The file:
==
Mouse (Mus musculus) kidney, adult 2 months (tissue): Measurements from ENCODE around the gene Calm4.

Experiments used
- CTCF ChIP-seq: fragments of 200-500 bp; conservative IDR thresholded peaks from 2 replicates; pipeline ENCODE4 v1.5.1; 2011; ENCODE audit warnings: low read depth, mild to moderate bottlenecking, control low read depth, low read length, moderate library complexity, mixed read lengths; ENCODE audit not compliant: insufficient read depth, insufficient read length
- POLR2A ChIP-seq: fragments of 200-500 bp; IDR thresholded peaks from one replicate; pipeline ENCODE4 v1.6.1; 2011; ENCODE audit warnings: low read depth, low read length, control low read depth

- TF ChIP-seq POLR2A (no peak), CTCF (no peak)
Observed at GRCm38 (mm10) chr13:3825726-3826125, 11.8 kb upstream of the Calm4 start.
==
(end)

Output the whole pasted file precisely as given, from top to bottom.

Mouse (Mus musculus) kidney, adult 2 months (tissue): Measurements from ENCODE around the gene Calm4.

Experiments used
- CTCF ChIP-seq: fragments of 200-500 bp; conservative IDR thresholded peaks from 2 replicates; pipeline ENCODE4 v1.5.1; 2011; ENCODE audit warnings: low read depth, mild to moderate bottlenecking, control low read depth, low read length, moderate library complexity, mixed read lengths; ENCODE audit not compliant: insufficient read depth, insufficient read length
- POLR2A ChIP-seq: fragments of 200-500 bp; IDR thresholded peaks from one replicate; pipeline ENCODE4 v1.6.1; 2011; ENCODE audit warnings: low read depth, low read length, control low read depth

- TF ChIP-seq POLR2A (no peak), CTCF (no peak)
Observed at GRCm38 (mm10) chr13:3825726-3826125, 11.8 kb upstream of the Calm4 start.